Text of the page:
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Heavy rain and fall-like temps invade parts of eastern Canada, while record breaking heat and smoke advisories remain in place across the west. Here's your weather briefing for Wednesday, August 13.

Five things you need to know about Wednesday, August 13

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    Andrea Bagley
    Digital Reporter

    Wednesday, August 13, 2014, 7:27 AM - Wondering what you missed overnight or what you can expect for the day ahead? 

    Here's your weather briefing for Wednesday, August 13. 

    1. Heavy rain soaks western New Brunswick

    Environment Canada issued a special weather statement early Wednesday warning of heavy rain over extreme western New Brunswick.

    "Rainfall amounts of up to 25 millimetres are currently forecast by Thursday evening over extreme northwestern sections of the province," EC says. "However depending on the intensity of the trough, the track and speed at which it will cross the region the rainfall amounts could be significantly higher and possibly in excess of 50 millimetres."

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    "Breezy conditions combined with an onshore flow are keeping temperatures seasonal for the Maritimes and below seasonal in Newfoundland," adds Weather Network meteorologist Tyler Hamilton.

    2. Heavy rain, fall-like temps hit Ontario

    Storms fired up across parts of Ontario Tuesday, prompting severe thunderstorm watches and warnings.

    "These intense line of thunderstorms met the severe storm criteria because of significant hail cores along with heavy rains increasing the threat of flash flooding," says Hamilton. "The storms also exhibited signs of 'training,' or when a line of storms continues to track over the same areas of land."

    Radar estimated rainfall amounts were showing regions experiencing rates as high as 50 mm per hour.

    "Areas west of Midland were closer to 75 mm for storm totals," Hamilton adds.

    Rainfall warnings remain in place for portions of southern and northern Ontario Wednesday with additional amounts up to 50-60 mm possible through Thursday. Localized flooding in low-lying areas is possible.

    "Unseasonably cool temperatures will also plague portions of Ontario for Thursday and Friday," says Hamilton. "There's a possibility that North Bay may record a single digit high for Thursday with the nation's capital forecasting a temperature of 14 degrees for Thursday, 11 degrees below seasonal norms."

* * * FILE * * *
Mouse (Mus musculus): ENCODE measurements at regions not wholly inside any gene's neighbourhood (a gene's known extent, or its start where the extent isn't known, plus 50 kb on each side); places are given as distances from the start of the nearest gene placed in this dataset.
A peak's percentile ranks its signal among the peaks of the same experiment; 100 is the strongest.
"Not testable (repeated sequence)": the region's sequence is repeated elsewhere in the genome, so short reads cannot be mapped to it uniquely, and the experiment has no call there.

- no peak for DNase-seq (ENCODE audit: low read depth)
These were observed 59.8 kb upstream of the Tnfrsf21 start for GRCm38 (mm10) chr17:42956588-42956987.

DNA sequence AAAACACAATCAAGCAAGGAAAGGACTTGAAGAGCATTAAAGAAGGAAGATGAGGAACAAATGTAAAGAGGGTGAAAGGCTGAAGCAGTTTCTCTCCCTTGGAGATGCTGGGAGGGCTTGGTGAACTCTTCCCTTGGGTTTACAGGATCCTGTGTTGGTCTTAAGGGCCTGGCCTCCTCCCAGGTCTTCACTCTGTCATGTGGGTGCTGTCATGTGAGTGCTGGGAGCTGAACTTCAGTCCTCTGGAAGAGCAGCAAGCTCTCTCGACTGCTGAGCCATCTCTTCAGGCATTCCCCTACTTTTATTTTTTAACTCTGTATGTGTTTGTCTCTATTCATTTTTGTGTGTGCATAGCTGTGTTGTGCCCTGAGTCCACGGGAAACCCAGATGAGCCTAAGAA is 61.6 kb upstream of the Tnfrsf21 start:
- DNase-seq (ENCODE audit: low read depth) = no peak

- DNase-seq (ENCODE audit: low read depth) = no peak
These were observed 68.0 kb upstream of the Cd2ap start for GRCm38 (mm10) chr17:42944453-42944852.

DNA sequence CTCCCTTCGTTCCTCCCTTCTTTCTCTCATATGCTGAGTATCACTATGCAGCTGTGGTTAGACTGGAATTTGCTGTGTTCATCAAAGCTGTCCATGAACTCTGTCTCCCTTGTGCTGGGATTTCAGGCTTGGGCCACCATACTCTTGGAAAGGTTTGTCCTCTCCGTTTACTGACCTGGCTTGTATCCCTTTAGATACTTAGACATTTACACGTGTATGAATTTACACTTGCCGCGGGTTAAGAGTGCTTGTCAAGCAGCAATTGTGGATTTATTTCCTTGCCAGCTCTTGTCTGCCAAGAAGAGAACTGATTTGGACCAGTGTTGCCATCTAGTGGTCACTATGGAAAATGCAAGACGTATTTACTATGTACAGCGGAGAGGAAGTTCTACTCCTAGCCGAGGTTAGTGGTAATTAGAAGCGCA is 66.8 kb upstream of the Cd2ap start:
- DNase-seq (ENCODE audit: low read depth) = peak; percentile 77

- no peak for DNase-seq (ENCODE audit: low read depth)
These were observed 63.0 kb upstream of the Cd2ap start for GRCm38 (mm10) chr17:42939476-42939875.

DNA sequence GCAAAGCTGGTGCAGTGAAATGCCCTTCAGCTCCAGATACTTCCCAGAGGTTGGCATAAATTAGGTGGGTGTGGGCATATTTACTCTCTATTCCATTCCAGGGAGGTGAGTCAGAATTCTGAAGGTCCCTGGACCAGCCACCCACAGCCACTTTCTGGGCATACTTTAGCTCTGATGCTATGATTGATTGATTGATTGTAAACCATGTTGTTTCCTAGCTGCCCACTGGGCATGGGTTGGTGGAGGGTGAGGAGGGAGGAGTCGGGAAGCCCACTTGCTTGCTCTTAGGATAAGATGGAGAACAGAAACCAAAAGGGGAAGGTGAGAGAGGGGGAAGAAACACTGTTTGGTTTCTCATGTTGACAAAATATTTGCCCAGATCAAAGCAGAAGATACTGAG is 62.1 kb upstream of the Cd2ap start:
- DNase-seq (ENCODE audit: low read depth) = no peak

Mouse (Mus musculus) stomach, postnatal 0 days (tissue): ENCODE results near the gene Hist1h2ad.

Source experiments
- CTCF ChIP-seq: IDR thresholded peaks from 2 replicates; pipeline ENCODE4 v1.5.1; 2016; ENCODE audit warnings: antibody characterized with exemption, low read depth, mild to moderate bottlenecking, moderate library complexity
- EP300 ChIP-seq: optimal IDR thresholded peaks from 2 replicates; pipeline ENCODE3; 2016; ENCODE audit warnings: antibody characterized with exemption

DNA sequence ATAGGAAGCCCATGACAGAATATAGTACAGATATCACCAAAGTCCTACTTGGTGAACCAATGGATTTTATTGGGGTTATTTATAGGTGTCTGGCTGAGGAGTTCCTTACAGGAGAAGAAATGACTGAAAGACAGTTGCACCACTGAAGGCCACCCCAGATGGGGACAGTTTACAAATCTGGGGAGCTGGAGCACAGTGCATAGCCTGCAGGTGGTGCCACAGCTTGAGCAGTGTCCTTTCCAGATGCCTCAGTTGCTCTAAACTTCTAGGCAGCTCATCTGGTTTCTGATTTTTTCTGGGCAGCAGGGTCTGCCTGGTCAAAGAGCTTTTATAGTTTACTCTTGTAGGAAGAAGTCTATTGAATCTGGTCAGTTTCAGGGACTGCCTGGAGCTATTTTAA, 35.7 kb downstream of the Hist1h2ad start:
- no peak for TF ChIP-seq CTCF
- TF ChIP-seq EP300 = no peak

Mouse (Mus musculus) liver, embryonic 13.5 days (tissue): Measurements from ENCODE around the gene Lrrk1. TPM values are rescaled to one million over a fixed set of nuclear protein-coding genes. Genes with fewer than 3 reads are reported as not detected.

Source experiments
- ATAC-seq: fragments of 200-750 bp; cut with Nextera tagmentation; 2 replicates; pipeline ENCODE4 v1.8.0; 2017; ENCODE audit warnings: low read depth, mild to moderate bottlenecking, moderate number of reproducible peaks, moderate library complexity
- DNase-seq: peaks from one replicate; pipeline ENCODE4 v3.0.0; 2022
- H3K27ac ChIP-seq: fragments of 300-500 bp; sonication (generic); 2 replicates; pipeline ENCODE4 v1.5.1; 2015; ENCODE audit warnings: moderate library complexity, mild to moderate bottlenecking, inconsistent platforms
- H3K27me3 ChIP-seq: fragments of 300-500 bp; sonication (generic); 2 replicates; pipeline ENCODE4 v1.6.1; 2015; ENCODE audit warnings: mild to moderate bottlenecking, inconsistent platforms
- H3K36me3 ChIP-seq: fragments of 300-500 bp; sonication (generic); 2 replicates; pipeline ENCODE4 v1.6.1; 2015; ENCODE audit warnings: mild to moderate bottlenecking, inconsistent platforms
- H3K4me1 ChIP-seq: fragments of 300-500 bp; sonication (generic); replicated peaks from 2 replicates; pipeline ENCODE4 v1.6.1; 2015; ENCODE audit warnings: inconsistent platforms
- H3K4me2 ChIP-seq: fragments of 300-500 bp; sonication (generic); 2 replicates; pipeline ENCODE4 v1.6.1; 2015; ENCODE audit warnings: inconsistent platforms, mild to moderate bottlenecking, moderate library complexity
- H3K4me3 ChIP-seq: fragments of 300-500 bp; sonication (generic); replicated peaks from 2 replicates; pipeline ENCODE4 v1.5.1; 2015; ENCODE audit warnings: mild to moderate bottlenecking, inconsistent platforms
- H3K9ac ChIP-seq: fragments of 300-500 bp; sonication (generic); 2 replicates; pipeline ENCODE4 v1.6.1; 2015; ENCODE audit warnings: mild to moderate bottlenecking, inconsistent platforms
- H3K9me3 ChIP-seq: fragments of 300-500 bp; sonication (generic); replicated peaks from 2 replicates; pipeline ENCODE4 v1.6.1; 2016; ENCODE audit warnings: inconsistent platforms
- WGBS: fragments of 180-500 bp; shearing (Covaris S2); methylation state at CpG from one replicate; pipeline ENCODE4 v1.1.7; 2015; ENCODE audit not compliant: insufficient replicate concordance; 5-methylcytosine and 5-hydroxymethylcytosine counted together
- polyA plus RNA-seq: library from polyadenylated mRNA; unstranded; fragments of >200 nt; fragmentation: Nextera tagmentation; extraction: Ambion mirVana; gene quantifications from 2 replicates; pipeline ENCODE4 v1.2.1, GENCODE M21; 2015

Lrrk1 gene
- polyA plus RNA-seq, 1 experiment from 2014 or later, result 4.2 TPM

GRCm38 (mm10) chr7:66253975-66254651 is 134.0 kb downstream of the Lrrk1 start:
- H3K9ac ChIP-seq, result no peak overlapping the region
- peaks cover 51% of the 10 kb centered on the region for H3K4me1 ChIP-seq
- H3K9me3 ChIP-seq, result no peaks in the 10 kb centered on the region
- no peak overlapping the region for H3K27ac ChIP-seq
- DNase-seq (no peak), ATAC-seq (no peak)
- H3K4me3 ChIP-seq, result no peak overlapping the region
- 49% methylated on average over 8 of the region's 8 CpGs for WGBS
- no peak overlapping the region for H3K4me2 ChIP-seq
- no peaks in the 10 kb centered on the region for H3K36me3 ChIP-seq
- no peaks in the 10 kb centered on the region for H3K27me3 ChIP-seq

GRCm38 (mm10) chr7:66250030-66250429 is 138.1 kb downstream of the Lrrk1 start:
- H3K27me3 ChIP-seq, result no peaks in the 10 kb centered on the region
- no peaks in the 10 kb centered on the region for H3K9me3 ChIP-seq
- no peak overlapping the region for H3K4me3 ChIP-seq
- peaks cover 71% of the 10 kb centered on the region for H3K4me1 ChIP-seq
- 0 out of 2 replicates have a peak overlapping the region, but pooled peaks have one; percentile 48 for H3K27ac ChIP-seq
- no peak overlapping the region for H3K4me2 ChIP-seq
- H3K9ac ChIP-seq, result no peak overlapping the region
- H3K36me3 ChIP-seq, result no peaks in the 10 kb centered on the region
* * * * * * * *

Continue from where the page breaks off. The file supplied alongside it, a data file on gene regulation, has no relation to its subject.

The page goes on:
3. 50+ mm of rain to drench southern Quebec

    The same low pressure system that's impacting Ontario will continue to bring heavy rain and cool weather to southern Quebec.

    "These conditions will move slowly toward the centre of the province today," says EC in a rainfall warning issued Wednesday. "50 to 90 millimetres of rain are expected until Thursday for areas along the St. Lawrence between Montréal and Charlevoix, with the most significant amounts over the Laurentians foothills."

    Heavy downpours can cause flash floods and water pooling on roads. Localized flooding in low-lying areas is possible, officials warn.

    4. Record temps in Alberta, thunderstorm risk continues across the Prairies

    Several Alberta communities wrote a new page in the record book Tuesday with temperatures soaring above the 30 degree mark.

    That includes the city of Medicine Hat, which became the country's national hotspot with a daytime high of 34.7°C.

    "There's a general thunderstorm risk for a large portion of the Prairies today," Hamilton says. "Isolated severe storms are possible in the Okanogan, and portions of Alberta and Saskatchewan."

    5. Air quality advisory for Metro Vancouver

    Forest fire smoke has been creating a major health risk across B.C.'s Interior, including Metro Vancouver and the Fraser Valley regional district.

    "Smoke concentrations will vary widely as winds and fire behaviour change," the statement reads.

    "Metro Vancouver has also issued an air quality advisory for Metro Vancouver and the Fraser Valley regional district because of high concentration of fine particulate matter, primarily due to smoke from fires in Washington."

    Persons with chronic underlying medical conditions should postpone strenuous exercise until the advisory is lifted, officials warn.

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